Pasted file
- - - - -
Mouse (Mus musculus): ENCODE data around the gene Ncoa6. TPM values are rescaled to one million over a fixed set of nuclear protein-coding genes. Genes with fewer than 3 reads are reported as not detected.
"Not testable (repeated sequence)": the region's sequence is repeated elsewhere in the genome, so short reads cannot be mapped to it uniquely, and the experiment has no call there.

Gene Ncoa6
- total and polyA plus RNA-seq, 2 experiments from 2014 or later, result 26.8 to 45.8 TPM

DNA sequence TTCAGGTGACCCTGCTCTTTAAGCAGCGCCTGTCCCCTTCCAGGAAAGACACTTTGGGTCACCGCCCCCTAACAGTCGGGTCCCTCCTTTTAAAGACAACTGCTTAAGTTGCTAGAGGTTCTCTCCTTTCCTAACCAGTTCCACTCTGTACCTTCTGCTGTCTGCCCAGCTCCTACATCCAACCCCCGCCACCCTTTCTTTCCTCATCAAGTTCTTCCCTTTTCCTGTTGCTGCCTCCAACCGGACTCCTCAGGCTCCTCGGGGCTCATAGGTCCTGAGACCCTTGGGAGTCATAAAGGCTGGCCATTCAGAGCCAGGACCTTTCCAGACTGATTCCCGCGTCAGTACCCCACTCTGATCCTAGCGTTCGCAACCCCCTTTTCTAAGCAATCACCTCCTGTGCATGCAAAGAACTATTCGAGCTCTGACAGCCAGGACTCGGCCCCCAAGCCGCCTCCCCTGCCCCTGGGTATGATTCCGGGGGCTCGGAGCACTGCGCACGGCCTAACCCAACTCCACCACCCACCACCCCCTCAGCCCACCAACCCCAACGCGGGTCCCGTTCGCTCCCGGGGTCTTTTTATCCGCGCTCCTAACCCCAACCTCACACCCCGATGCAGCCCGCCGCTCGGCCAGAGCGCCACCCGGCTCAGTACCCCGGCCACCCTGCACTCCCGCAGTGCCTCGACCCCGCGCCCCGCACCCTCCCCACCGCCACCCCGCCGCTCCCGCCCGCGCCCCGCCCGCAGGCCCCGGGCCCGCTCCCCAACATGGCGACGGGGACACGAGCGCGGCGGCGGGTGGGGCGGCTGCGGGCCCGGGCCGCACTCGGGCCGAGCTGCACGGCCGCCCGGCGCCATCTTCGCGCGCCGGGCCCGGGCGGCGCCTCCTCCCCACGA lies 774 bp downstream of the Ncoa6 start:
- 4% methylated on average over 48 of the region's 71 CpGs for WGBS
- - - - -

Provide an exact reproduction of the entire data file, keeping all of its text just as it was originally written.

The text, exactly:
Mouse (Mus musculus): ENCODE data around the gene Ncoa6. TPM values are rescaled to one million over a fixed set of nuclear protein-coding genes. Genes with fewer than 3 reads are reported as not detected.
"Not testable (repeated sequence)": the region's sequence is repeated elsewhere in the genome, so short reads cannot be mapped to it uniquely, and the experiment has no call there.

Gene Ncoa6
- total and polyA plus RNA-seq, 2 experiments from 2014 or later, result 26.8 to 45.8 TPM

DNA sequence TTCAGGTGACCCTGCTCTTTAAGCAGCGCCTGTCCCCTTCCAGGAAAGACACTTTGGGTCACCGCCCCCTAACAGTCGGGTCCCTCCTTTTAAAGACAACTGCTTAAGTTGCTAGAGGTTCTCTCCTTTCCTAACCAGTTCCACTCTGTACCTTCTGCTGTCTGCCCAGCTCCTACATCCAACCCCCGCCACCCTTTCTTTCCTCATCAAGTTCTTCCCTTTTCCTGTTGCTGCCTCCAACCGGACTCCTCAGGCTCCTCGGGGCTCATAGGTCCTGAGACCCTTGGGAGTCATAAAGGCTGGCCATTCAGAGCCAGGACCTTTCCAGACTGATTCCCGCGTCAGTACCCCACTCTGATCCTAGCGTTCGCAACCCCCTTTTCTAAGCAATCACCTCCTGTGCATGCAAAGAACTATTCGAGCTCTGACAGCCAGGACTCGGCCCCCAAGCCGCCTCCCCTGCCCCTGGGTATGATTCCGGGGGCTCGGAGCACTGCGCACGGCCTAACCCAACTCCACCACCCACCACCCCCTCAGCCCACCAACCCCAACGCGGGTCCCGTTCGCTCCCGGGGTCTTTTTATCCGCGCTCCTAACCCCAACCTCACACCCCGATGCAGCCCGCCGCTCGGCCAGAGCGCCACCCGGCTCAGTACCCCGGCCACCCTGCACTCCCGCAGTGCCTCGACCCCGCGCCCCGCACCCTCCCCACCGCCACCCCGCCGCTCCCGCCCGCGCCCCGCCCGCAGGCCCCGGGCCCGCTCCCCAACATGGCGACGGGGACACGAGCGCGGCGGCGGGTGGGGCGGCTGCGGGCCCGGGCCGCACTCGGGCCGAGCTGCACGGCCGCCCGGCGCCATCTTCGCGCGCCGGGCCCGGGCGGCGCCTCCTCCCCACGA lies 774 bp downstream of the Ncoa6 start:
- 4% methylated on average over 48 of the region's 71 CpGs for WGBS